Hangeul

Hangeul, the Korean alphabet, was invited in the 15th century by King Sejong and many scholars. King Sejong felt sorry for the people who were illiterate so he made letters that were easy to learn and use. When it was first invented, there were 17 consonants and 11 vowels, but now 24 letters in all, 14 consonants and 10 vowels, have remained. The consonants of Hangul represent the shape of the mouth when the letter is pronounced. The vowels are based on the three orders to heaven, hearth, and man according to the principle of Yim and Yang (the cosmic dual forces). Han-gul is a set of phonetic symbols and can make out most sounds that man can pronounce, as well as the sound of nature. Hangeul is known for it's scientific and systematic features among many alphabets of the world.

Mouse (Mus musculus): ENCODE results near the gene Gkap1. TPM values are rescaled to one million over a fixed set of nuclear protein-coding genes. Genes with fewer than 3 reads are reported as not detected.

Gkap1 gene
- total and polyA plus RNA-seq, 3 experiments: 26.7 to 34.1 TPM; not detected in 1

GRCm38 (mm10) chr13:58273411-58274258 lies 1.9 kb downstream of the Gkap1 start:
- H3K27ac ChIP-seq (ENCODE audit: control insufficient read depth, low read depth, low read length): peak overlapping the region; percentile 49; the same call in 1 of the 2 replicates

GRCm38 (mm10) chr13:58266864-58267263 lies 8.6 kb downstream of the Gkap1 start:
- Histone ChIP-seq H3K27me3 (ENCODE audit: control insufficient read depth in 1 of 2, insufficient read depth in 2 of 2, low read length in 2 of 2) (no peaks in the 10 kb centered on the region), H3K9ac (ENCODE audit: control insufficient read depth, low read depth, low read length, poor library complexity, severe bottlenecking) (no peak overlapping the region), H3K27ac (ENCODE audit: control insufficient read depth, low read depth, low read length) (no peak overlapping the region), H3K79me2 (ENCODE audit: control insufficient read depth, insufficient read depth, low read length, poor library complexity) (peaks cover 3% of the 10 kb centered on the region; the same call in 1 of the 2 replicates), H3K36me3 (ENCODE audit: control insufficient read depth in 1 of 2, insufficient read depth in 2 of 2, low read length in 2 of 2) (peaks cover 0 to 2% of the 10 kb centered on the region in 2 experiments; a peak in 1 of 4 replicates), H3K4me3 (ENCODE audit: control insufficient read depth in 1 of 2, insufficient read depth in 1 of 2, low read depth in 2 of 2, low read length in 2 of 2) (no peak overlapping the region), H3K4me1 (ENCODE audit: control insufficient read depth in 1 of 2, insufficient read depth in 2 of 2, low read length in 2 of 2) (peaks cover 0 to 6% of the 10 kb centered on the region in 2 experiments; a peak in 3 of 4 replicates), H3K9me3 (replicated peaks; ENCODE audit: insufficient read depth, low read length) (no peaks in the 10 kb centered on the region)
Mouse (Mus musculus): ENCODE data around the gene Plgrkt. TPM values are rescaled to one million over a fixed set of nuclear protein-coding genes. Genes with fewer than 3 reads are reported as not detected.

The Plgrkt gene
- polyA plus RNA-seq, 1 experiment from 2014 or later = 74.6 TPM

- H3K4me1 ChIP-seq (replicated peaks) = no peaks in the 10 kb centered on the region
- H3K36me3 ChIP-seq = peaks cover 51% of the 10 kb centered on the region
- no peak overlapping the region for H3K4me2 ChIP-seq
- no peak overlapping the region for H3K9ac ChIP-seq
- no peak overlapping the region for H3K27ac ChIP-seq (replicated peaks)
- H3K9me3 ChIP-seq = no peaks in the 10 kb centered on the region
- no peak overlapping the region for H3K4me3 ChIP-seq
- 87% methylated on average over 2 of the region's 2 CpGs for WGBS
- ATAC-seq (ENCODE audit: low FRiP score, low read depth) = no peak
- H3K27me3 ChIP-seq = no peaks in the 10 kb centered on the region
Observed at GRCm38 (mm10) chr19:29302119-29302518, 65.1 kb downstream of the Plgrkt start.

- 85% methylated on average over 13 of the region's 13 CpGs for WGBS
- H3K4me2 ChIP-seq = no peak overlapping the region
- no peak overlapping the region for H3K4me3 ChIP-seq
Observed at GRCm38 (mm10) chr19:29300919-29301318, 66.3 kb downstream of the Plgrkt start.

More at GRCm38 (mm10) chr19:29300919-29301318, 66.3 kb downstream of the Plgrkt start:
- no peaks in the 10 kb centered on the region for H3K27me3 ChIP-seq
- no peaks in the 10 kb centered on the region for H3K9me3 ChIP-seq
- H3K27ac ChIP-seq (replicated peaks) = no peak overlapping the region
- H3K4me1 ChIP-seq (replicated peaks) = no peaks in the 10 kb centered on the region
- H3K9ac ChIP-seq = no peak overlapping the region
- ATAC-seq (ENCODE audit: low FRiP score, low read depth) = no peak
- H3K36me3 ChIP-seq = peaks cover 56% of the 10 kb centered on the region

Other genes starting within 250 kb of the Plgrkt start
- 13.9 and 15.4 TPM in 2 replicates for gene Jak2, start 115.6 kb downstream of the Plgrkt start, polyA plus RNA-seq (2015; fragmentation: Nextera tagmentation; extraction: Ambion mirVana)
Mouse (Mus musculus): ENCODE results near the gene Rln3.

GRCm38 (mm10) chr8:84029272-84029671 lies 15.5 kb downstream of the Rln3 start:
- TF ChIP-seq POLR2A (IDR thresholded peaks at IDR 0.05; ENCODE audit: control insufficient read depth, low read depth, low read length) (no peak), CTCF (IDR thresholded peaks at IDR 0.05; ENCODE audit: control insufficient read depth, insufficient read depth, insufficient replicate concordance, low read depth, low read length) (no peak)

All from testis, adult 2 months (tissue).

Korean (한국어 / 조선말), a language spoken by about 63 million people in South Korea, North Korea, China, Japan, Uzbekistan, Kazakhstan and Russia. The relationship between Korean and other languages is not known for sure, though some linguists believe it to be a member of the Altaic family of languages. Grammatically Korean is very similar to Japanese and about 70% of its vocabulary comes from Chinese.

The Hangeul alphabet (한글)

Korean consonants

The double consonants marked with * are pronounced fortis. There is no symbol in IPA to indiciate this.

Korean vowels


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